To which I say ‘MOSAIC!’ :O) Do you remember the MOSAIC model from my workshops? If not – no hard feelings! If you want more on this model, drop me a line!
What is clear is that Steve Jobs gradually focused more on the audience than the product or service – and grew in power and influence in the world as a result. This is a central tenet of my High-Performance Communication Academy. I am always asking leaders where their main focus is in their communication (because the natural and flawed instinct is to focus on content/product/service rather than engagement with the audience).
Now, as you’ll be aware, charisma is not the same as likeability or even character. Steve Jobs is an example:
someone who was deeply disliked by some of his employees but still considered to be incredibly charismatic.
And clearly, charisma does not cover up personal flaws. Bill Clinton is often cited as an incredibly charismatic person, but we all know the troubles he has had in his personal and professional life. The TV celebrity David Letterman, a favorite example of mine when it comes to charisma, divided the TV viewing public: you either loved him or loathed him. And he had to make a public apology when it was found out that he had been using some of that charisma to have extramarital affairs. And, for all that charisma – and with all that wealth and success – he is, according to his biography, a pretty miserable guy in his day-to-day life.
As I suggested in my earlier essay about the techniques applied by Donald Trump to win the Presidency of the United States, what you do with your integrity and your morality – how you use the power that is generated through the application of ‘charismatic skills’ – is always down to you. Trump, like Letterman, is an example how charisma is in the eye of the beholder – some might see him as charismatic while others view him as mercurial and dangerous. At the end of the day, a leader is not charismatic; it’s his or her audience that imbues the leader with charisma.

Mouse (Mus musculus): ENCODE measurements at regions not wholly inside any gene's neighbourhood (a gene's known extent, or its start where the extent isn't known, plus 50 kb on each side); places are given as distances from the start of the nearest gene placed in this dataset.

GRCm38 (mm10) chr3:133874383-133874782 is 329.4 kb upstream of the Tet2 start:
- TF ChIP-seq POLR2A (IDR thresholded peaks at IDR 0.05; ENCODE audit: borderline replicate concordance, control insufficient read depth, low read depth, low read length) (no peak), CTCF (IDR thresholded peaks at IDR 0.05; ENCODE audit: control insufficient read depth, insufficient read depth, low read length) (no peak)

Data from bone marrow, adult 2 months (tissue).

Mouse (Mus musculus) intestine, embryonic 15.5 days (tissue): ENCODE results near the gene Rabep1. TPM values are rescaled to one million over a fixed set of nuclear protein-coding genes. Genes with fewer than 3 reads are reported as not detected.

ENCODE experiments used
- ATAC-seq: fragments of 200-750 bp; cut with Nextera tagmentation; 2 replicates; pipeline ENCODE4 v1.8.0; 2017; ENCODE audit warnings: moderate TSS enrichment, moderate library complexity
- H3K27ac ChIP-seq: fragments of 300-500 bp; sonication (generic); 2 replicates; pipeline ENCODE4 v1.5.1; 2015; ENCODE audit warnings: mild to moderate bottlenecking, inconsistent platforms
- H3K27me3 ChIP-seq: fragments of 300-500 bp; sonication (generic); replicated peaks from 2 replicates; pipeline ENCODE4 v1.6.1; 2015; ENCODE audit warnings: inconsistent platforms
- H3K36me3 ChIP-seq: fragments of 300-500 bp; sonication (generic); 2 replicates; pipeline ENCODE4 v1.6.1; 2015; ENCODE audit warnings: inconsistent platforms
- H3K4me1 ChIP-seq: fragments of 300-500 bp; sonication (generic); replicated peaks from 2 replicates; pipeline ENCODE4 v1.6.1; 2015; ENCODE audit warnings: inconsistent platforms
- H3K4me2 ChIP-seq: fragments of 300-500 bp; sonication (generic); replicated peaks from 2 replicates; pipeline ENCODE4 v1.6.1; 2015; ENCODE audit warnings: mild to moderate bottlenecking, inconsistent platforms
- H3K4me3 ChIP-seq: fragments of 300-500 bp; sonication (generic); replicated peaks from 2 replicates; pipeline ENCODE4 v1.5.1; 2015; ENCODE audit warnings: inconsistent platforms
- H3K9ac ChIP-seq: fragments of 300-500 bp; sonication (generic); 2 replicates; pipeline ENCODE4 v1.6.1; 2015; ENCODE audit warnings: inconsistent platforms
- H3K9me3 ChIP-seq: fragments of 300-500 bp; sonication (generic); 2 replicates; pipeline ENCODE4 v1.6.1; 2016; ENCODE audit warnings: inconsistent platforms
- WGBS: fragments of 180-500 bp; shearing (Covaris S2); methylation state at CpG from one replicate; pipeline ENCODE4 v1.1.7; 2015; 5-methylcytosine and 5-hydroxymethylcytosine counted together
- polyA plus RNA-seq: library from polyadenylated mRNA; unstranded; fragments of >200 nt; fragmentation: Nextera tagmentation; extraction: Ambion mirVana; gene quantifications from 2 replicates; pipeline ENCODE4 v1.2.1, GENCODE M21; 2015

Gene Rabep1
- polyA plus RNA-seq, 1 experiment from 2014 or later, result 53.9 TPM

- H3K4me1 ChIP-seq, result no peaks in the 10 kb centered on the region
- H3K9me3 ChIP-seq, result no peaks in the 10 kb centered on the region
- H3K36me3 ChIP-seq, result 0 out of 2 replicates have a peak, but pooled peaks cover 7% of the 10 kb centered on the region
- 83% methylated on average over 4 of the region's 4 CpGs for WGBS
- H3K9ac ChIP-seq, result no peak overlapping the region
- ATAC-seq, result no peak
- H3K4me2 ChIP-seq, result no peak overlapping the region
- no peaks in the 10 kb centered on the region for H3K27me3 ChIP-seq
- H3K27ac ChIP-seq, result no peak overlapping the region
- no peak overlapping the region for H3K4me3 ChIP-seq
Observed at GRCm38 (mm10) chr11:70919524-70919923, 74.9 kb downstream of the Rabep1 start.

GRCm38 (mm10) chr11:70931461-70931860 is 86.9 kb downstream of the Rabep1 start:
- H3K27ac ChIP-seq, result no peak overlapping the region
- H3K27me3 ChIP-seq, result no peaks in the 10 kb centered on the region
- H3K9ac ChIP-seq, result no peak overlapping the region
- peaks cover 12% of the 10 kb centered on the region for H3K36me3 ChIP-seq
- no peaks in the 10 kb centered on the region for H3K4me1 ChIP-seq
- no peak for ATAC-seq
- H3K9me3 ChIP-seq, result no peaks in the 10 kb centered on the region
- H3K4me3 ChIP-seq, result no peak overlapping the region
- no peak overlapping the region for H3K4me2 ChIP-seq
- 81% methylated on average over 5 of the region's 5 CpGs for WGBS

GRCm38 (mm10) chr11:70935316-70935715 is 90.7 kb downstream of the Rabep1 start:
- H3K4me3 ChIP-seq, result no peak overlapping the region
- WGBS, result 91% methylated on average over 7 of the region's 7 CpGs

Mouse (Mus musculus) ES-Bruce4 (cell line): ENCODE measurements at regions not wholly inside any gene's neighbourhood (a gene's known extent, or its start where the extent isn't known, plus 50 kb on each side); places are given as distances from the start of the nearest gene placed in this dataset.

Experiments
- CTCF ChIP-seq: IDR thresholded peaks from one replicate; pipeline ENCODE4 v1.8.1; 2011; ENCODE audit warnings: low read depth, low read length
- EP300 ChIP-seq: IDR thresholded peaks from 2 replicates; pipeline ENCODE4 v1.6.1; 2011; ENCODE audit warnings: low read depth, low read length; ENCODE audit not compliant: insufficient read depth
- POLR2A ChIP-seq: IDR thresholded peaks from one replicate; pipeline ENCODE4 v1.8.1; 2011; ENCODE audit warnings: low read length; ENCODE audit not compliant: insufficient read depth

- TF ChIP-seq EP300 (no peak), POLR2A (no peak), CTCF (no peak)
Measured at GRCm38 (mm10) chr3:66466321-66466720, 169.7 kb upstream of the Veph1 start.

Being charismatic seems to generate power – which I define as ‘the capacity to make action occur.’ One of the foundational ideas of my High-Performance Communication Academy is that communication is the cause of action. We should not be thinking to communicate about things. We should be communicating to make things happen.
Charismatic leaders generate in others a willingness, an agreement, to be part of something making something happen that is bigger than the ordinary. Elon Musk is doing a lot of that right now. Charisma – as defined by the techniques and approaches outlined here – causes others to join your Hero’s Journey – and therefore embark on their own Journeys. And what leader wouldn’t want that?
I’d like to end by asking some questions about charisma for you to think about, and here – as you might expect from me – I want to consider the topic from the audience’s perspective. Not ‘How does charisma happen?’ nor even ‘Why would we want to be more charismatic?’ – this essay makes all that clear. I’m curious instead about this:
Why do audiences – why do human beings – seek out charismatic others?
What need in them does it fulfill?
Because communication only happens when an audience need is met.
If meeting the audience’s need is crucial – as we teach in the HPC work – then, as a leader and communicator, you might consider some additional “looking at yourself in the mirror” questions: Are you able to really connect with your audience? How do you know? What are you doing to tune into their needs?
I look forward to our conversation about this!